Proceedings Tailings and Mine Waste 2011 Vancouver, BC, November 6 to 9, 2011 Slope Stability Model of the Questa Rock Pile – Phase 1 Murray Fredlund SoilVision Systems Ltd., Saskatoon, Canada Robert Thode SoilVision Systems Ltd., Saskatoon, Canada Dirk van Zyl University of British Columbia, Vancouver, Canada Abstract The Goat Hill mine rock piles at the Questa Mine in New Mexico have experienced natural debris flow and deep seated movement requiring mitigation measures be designed and implemented. This paper describes the slope stability modeling completed using the SVSlope finite element slope stability software, as well as the method with which material parameters were determined. The relative impact of parameters such as slip surface depth, friction angle, cohesion and Poisson’s ratio were also examined. It was found that shallow failures will most likely be caused by changes in the matric suction due to rainfall events. Deeper slip surfaces required a corresponding increase in cohesion. The angle of internal friction of the layers is deemed to be the determining factor in any slope stability analysis. Introduction The mine rock piles at the Questa mine extend to a height of 488 meters with slope angles of approximately 36°. Natural failures within alteration scars that produce debris flows have been observed in the vicinity of the mine rock piles. Furthermore, deep-seated movement has occurred in the Goathill North (GHN) rock pile requiring excavation and earthworks to stabilize the slopes. This paper summarizes the numerical modeling related to the stability of the Goathill North rock pile. The question to be addressed is whether further failures will occur in the future within the mine rock piles as weathering of the mine rock progresses with time or under variable conditions associated with climatic events. Slope Stability Modeling The scope of the slope stability study involves a sensitivity analysis for the Goathill North (GHN) rock pile. The influence of a change in soil shear strength parameters as influenced by weathering factors will be determined. The study will involve the application of finite-element based stability analysis as well as the application of limit equilibrium methods. The SVSlope slope stability software is used in order to study the influence of weak layers on the stability of the slope. The pore-water pressure distributions were computed in a separate seepage study. These are used as input into the slope stability analysis software to determine the influence of seepage scenarios on the stability model. A particular focus of the study is the examination of potential thin weak layers and their impact on the stability analysis. The weathering aspects of these weak layers and the resulting influence on stability will be determined through a sensitivity analysis of the slope stability model. Some soil layers may increase with strength in time and others may weaken with time. The influence of weathering on cohesion and the angle of internal friction will be examined in detail. Assumed variations of these parameters are then used in the determination of resulting influences on overall stability. Proceedings Tailings and Mine Waste 2011 Vancouver, BC, November 6 to 9, 2011 Modeling Approach The combination of seepage and slope stability models will be first used to quantify model inputs. The effects of each model input on the resulting factor of safety are then examined. Given the current large number of model input parameters, it is of utmost importance to determine the relative influence of each of these input parameters on the factor of safety calculation. There is a complication that arises from a study in which so many input parameters are varying and it involves the determination of the relative influence of each parameter. It is also preferable to determine the relative influence of each model input parameter in a probabilistic manner. The Alternate Point Estimate Method (APEM) was utilized to quantify variability in this study. The purpose of the numerical modeling of Phase I of this project was to identify parameters sensitive to the slope stability numerical modeling as well as the seepage numerical modeling study. Subsequent phases of the project will address the variation of model parameters in a more comprehensive manner. The focus of the Phase I numerical modeling program is on the valuation of shallow or intermediate class slip surfaces. Deep failure surfaces may be considered at a later time. Soil Parameters A considerable amount of field and laboratory information has been collected. It was proposed that the best approach to the numerical modeling study was to take a “snap shot” of the data at a particular time and use this as a starting point for the numerical modeling program. Subsequent field and laboratory results can allow further numerical model refinement in the future. Data was obtained from the University British Columbia Team, UBC, or extracted from the New Mexico Tech, NMT, database on November 24, 2005. Samples collected by NMT were obtained from the locations in the trenches created during destruction of the waste rock pile. Slope Stability Results Phase I of the numerical modeling slope stability study started with the use of a selected generic geometry. Subsequent to the generic slope study, a series of scenarios were examined based on a particular two-dimensional slice taken through the Goat Hill North geometry. The study involves an analysis of potential intermediate and shallow failure surface mechanisms. An infinite slope analysis provided an analysis of shallow slides. The effect of Poisson’s ratio on the depth of the slip surface generated using SVSlope was also examined. A specific slice through the GHN pre-destruction geometry was selected for further analysis. Analyses performed include the evaluation of a homogeneous slope, the evaluation of a layered slope, and the analysis of a more rigorous version of the two-dimensional slice through the rubble and colluvium layers. Layered Analysis with Varying Poisson’s Ratios The influence of Poisson’s Ratio on the location of the slip surface and the value of the factor of safety prompted further study regarding possible limits of variation. A model was therefore selected which had layered stratigraphy in a reoccurring weak and strong sequence. The strong layers were then left unchanged and the soil parameters of the weak layers were changed. Proceedings Tailings and Mine Waste 2011 Vancouver, BC, November 6 to 9, 2011 Three scenarios were considered in which the angle of internal friction (phi) was varied between 20-40 degrees. The Poisson’s Ratio values for the three scenarios are 0.32, 0.42 and 0.48. The angle of internal friction (phi) was changed for three Poisson’s Ratio values. The results are presented in Figure 1. The effect of varying the angle of internal friction can be seen to be essentially linear in each scenario. A constant slope angle of 38 degrees was considered for all layered analysis scenarios. 0.8 0.9 1 1.1 1.2 1.3 1.4 1.5 1.6 1.7 0 5 10 15 20 25 30 35 40 45 Friction Angle (degrees) Fa ct o r o f s a fe ty Poissons Ratio: 0.32 Poissons Ratio: 0.42 Poissons Ratio: 0.48 Figure 1: Effect of Changing the Angle of internal friction at three Poisson's Ratios The location of the slip surface does not seem to change significantly when varying the angle of internal friction. The results presented in Figure 2 illustrate this point. It can also be seen in Figure 3 that the location of the critical slip surface does not vary significantly. The only difference between Figure 2 and Figure 3 is that the Poisson’s Ratio is changed from 0.32 to 0.42. It should also be noted that when the angle of internal friction of the weak layer is reduced to a value less than the angle of internal friction of the contiguous layer the slip surface tends to follow the weak layer. Slip surface points above the ground are a numerical artifact of the numerical method and can be ignored. Proceedings Tailings and Mine Waste 2011 Vancouver, BC, November 6 to 9, 2011 20 30 40 50 60 70 80 10 20 30 40 50 60 70 80 X (m) Y (m ) Weak Layer: Phi=40 ; c=0 ; PR=0.32 ; FS=1.58 Weak Layer: Phi=30 ; c=0 ; PR=0.32 ; FS=1.33 Weak Layer: Phi=20 ; c=0 ; PR=0.32 ; FS=1.09 s w s w s w s w sw Ground Surface Figure 2: Effect of varying the angle of internal friction when Poisson's Ratio is equal to 0.32. Slope angle is 38 degrees. 20 30 40 50 60 70 80 10 20 30 40 50 60 70 80 X (m) Y (m ) Weak Layer: Phi=40 ; c=0 ; PR=0.42 ; FS=1.29 Weak Layer: Phi=30 ; c=0 ; PR=0.42 ; FS=1.04 Weak Layer: Phi=20 ; c=0 ; PR=0.42 ; FS=0.85 w s s w s w ssw w Ground Surface Figure 3: Effect of varying the angle of internal friction when Poisson's Ratio is equal to 0.42. Slope angle is 38 degrees. Figure 4 presents the results of varying the angle of internal friction with a constant Poisson’s Ratio of 0.48 and a cohesion of 10 kPa. The variation in the location of the slip surface can be seen to be minimal but the value of the factor of safety varies between 0.97 and 1.32. Proceedings Tailings and Mine Waste 2011 Vancouver, BC, November 6 to 9, 2011 20 30 40 50 60 70 80 10 20 30 40 50 60 70 80 X (m) Y (m ) Weak Layer: Phi=40 ; c=10 ; PR=0.48 ; FS=1.32 Weak Layer: Phi=30 ; c=10 ; PR=0.48 ; FS=1.16 Weak Layer: Phi=20 ; c=10 ; PR=0.48 ; FS=0.97 w s s wsw w w s s Ground Surface Figure 4: Effect of varying the angle of internal friction when Poisson's Ratio is equal to 0.48 and cohesion is equal to 10 kPa. Slope angle is 38 degrees. The preceding figures have illustrated the changes in factor of safety that can be associated with varying the angle of internal friction. Figure 5 presents the results of varying the cohesion in weak layers. The angle of internal friction of the weak layers was made to be 20o for the material with a Poisson’s Ratio of 0.42 and 40o for the material with a Poisson’s Ratio of 0.48. The figure shows that there is a muting effect on the cohesion of a soil as the Poisson’s Ratio is lowered. The relative influence of increases in cohesion can be seen by the slopes of each line. The break in the slope represents the condition where the final slip surface moves from one weak layer to the adjacent weak layer. 0.8 0.9 1 1.1 1.2 1.3 1.4 0 5 10 15 20 25 Cohesion (kPa) Fa ct o r o f s a fe ty Poissons Ratio: 0.42 Poissons Ratio: 0.48 Figure 5: Variation in factor of safety for weak layer cohesion One of the observations that can be made is that a Poisson’s Ratio less than or equal to 0.44 will mean that cohesion will have minimal effect on the computed factor of safety for the slope. As Poisson’s Proceedings Tailings and Mine Waste 2011 Vancouver, BC, November 6 to 9, 2011 Ratio decreases the effect of the cohesion on the computed factor of safety is minimized (i.e., when using SVSlope). In Figure 6 and Figure 7 the location of the critical slip surface can be observed as cohesion is varied. It can be seen that the location of the slip surface generally moves from one weak layer to another. 20 30 40 50 60 70 80 10 20 30 40 50 60 70 80 X (m) Y (m ) Weak Layer: Phi=20 ; c=0 ; PR=0.42 ; FS=0.85 Weak Layer: Phi=20 ; c=5 ; PR=0.42 ; FS=0.91 Weak Layer: Phi=20 ; c=10 ; PR=0.42 ; FS=0.99 Weak Layer: Phi=20 ; c=15 ; PR=0.42 ; FS=1.04 Weak Layer: Phi=20 ; c=20 ; PR=0.42 ; FS=1.10 w s s wsw w w s s Ground Surface Figure 6: Variation in factor of safety and the location of the critical slip surface for weak layers with varying cohesion and an angle of internal friction = 20 degrees. Slope angle is 38 degrees. 20 30 40 50 60 70 80 10 20 30 40 50 60 70 80 X (m) Y (m ) Weak Layer: Phi=40 ; c=0 ; PR=0.48 ; FS=1.00 Weak Layer: Phi=40 ; c=2.5 ; PR=0.48 ; FS=1.167 Weak Layer: Phi=40 ; c=5 ; PR=0.48 ; FS=1.309 Weak Layer: Phi=40 ; c=10 ; PR=0.48 ; FS=1.32 w s s wsw w w s s Ground Surface Figure 7: Variation in the computed factor of safety and the location of the critical slip surface for weak layers with varying cohesion and an angle of internal friction = 40 degrees. Slope angle is 38 degrees. Proceedings Tailings and Mine Waste 2011 Vancouver, BC, November 6 to 9, 2011 GHN 2D Cross-Section A homogeneous 2-D cross-section has been selected through the stable portion of the GoatHill North site. The proximity of the stable and unstable portions of the GoatHill North site may be seen in Figure 8. Figure 8: Goathill North rock pile before re-grading and looking east. Solid line indicates approximate location of trenches completed in summer-fall 2004; dashed line indicates the boundary between the stable and unstable portions of the rock pile (after McLemore et al., 2006) The location of the cross-section was selected because of its proximity to the data obtained in the field trenching program. The cross-section went approximately through the middle of the field trenches as shown in Figure 6. The cross-section proceeds down to the toe of the GoatHill North site. The data collected in the field program will be applied to this cross-section. Figure 9: Location of the selected 2-D cross section on the GoatHill North site The 2-D cross-section was determined by personnel from New Mexico Tech by interpolating intersection points on topology maps. The upper surface was determined using a 2003 topology map extracted from an AutoCAD file provided by Molycorp. The lower surface was interpreted from a 1962 AutoCAD topology file. It is assumed that the 1962 file represents the topology of the site prior to any dumping of waste rock. For the homogeneous slope it is assumed that the bottom surface represents the interface with the impermeable bedrock material. It is also assumed for the homogeneous model that the slip surface Proceedings Tailings and Mine Waste 2011 Vancouver, BC, November 6 to 9, 2011 cannot be lower than the bottom surface. The dimensions of the selected 2-D cross-section can be seen in Figure 10. The slope angle of the surface of the waste rock at the site is approximately 38°. Figure 10: Cross-section extracted from the GoatHill North site representing pre-destruction condition. GHN Intermediate SVSlope Statistical Analysis A two layer numerical model was generated in order to study the effects of a potential weak layer through the rubble or colluvium zones. The traffic zone was also ignored. A statistical analysis was performed for the factor of safety based on data in Table 1. The results of the slope stability analyses are shown in Figure 11 and summarized in Table 1 and the following observations can be made: square4 The angle of internal friction of the rubble zone has by far the most significant influence followed closely by the angle of internal friction of the waste rock zone. square4 The influence of pore-water pressures and cohesion could not be properly quantified as the variational distribution for this data was not available. Given the measured distribution of phi angles of the colluvium zone by Norwest it appears statistically reasonable that a failure could be triggered by an assumed weakness in the lower zones. Proceedings Tailings and Mine Waste 2011 Vancouver, BC, November 6 to 9, 2011 Table 1: Soil parameters for intermediate SVSlope analysis. Rubble zone friction angles are taken from the presented Norwest weak colluvium layer. Zone Parameter Mean Standard Deviation Source WR1 Phi 40.03 2.69 Norwest WR1 Cohesion 4.00 2.00 Assumed WR1 PWP (kPa) -2.05 2.76 NMT tensiometer data WR1 Unit Weight (kN/m^3) 17.68 1.74 NMT data Rubble Phi 23.00 3.93 Norwest Rubble Cohesion 4.00 2.00 Assumed Rubble PWP (kPa) -10.00 5.00 Assumed Rubble Unit Weight (kN/m^3) 16.66 0.43 NMT data Figure 11: Cross-section extracted from the GoatHill North site representing pre-destruction Proceedings Tailings and Mine Waste 2011 Vancouver, BC, November 6 to 9, 2011 Phi (Rubble) Phi (WR1) Unit weight (WR1) Cohesion (WR1) Cohesion (Rubble) Pore-water pressure (Rubble) Unit weight (Rubble) Pore-water pressure (WR1) 0.8 0.9 1.0 1.1 1.2 Factor of Safety, Fs Figure 12: Tornado diagram for the factor of safety for the slope with two different layers for waste rock (90th percentile value) Conclusions The following conclusions can be made based on the analyses performed in the weathering study. The conclusions will be presented categorized according to the material removed. Generic Slope The conclusions drawn from the analysis of a generic slope are presented under the shallow and intermediate sections. Intermediate square4 Cohesion is needed to cause a slip surface to go deep in a homogeneous slope. square4 From this analysis it can be estimated that φ = 30° and a cohesion of approximately less than 4 kPa would be required to produce failure in a homogeneous slope. square4 The location of the assumed slip surface influences the resulting factor of safety in a significant way. square4 For a homogeneous slope with a cohesion of 10 kPa and an angle of internal friction of 34 degrees, it is impossible to find a slip surface with a factor of safety below 1.0. square4 The depth of the slip surface and the resulting factor of safety are influenced by Poisson’s Ratio. A Poisson’s Ratio of 0.48 is most consistent with a traditional limit equilibrium analysis. square4 In a weak/strong layered analysis varying the Poisson’s Ratio between 0.42 and 0.48 requires an angle of internal friction between 20 to 30° in the weak layer in order to achieve failure conditions. square4 In a weak/strong layered analysis varying the angle of internal friction of the weak layer will not affect slip surface location. Varying the cohesion of the weak layer will affect the slip surface location and cause the slip surface to “skip” between adjacent weak layers. Proceedings Tailings and Mine Waste 2011 Vancouver, BC, November 6 to 9, 2011 Goat Hill North The following conclusions may be derived from the analysis of the Goat Hill North geometry scenarios. Shallow square4 In a limit equilibrium analysis of a homogeneous slope the factor of safety will drop below 1.0 with a φ = 36° and a cohesion less than 1 kPa. Addition of 5 kPa of cohesion will result in a lowering of φ = 33° required to achieve stability. square4 Based on the statistical analysis of a shallow failure mode the following conclusions can be drawn: o The angle of internal friction has the most significant influence on the factor of safety. o The influence of unit weight on the computed factor of safety appears negligible. o The influence of cohesion on the factor of safety is of importance and needs to be further studied. o Realistic variance of suctions due to climatic events needs to be determined. o Given the present field-measured soil property statistical distributions it appears unlikely that shallow failure conditions can be achieved if the material is assumed to be homogeneous. Intermediate square4 Based on the current analysis it has been shown that a weak layer with an angle of internal friction less than 30° and a cohesion of zero may cause failure conditions. square4 The statistical analysis provides further insight into the potential behaviour of the system as noted by the following conclusions: o The angle of internal friction of the rubble zone has by far the most significant influence followed closely by the angle of internal friction of the waste rock zone. o The influence of pore-water pressures and cohesion could not be properly quantified as the variational distribution for this data was not available. o Given the measured distribution of phi angles of the rubble zone by Norwest it appears statistically reasonable that a failure could be triggered by weakness in the rubble zone. References Duncan, J. M.,Wright, S. G., 2005, Soil Strength and Slope Stability, New York : John Wiley & Sons, Inc. Fredlund, D.G., Rahardjo, H., 1993, Soil Mechanics for Unsaturated Soils, New York : John Wiley & Sons, Inc. Gutierrez, L., 2006, The Influence Of Mineralogy, Chemistry And Physical Engineering Parameters On Shear Strength Parameters Of The Goathill Rock Pile Material, Questa Molybdenum Mine, Thesis M.Sc., New Mexico Institute of Mining and Technology, Department of Mineral Engineering, Socorro, NM Norwest Corporation, 2004, Goathill North Slide Investigation, Evaluation and Mitigation Report, Volume 1 – Main Report, Submitted to Molycorp, January Norwest Corporation, 2005, Questa Roadside Rockpiles: 2005 Operational Geotechnical Stability Evaluation, Final Report, Submitted to Molycorp, December 23 Proceedings Tailings and Mine Waste 2011 Vancouver, BC, November 6 to 9, 2011 SoilVision Systems Ltd, 2004. SVSlope User’s Manual – finite element slope stability analysis, Version 1 (software package). Saskatoon, Saskatchewan, Canada: SoilVision Systems Ltd. SoilVision Systems Ltd, 2001. SVFlux User’s manual – finite element seepage analysis, Version 5 (software package). Saskatoon, Saskatchewan, Canada: SoilVision Systems Ltd. SoilVision Systems Ltd, 2003. SVSolid User’s manual – finite element stress/deformation analysis, Version 4 (software package). Saskatoon, Saskatchewan, Canada: SoilVision Systems Ltd. Soilvision Systems Ltd, 2011. SVSlope User‘s manual – limit equilibrium slope stability analysis, SoilVision Systems Ltd. Saskatoon, Saskatchewan, Canada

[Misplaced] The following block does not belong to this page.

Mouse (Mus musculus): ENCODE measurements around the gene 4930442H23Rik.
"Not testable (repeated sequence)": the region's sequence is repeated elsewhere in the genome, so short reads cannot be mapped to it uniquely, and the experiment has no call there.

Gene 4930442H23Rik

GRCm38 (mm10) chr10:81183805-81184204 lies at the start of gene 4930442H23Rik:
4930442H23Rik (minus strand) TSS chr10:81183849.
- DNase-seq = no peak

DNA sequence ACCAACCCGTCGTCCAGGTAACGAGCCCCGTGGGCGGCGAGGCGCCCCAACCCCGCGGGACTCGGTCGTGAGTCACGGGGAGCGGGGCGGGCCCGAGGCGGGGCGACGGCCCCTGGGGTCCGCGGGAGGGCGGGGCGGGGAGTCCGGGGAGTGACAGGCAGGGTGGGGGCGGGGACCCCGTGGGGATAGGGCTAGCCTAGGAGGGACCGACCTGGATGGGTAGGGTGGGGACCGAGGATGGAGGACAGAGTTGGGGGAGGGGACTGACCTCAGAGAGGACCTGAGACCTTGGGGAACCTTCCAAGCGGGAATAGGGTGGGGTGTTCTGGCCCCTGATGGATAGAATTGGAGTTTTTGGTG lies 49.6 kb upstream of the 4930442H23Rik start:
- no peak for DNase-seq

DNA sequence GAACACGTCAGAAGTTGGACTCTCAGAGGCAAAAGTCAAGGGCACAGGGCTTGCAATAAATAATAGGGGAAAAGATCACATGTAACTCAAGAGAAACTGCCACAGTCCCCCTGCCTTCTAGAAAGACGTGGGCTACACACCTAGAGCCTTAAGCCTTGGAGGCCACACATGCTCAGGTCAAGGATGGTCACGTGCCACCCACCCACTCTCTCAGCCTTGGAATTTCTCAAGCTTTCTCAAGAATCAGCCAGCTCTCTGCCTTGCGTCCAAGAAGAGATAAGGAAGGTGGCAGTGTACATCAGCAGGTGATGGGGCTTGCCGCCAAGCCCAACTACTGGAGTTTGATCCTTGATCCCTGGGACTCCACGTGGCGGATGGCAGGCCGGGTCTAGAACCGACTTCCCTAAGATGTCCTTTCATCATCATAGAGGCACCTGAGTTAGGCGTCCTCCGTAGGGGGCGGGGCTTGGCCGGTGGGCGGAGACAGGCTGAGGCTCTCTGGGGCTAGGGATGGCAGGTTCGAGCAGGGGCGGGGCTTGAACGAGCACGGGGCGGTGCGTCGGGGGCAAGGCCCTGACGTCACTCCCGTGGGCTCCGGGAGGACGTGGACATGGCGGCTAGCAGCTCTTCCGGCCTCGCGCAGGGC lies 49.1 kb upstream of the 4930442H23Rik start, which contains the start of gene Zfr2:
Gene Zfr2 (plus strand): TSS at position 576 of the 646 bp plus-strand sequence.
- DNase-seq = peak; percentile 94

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Slope stability model of the Questa rock pile : phase 1 Fredlund, Murray; Thode, Robert; Van Zyl, Dirk 2011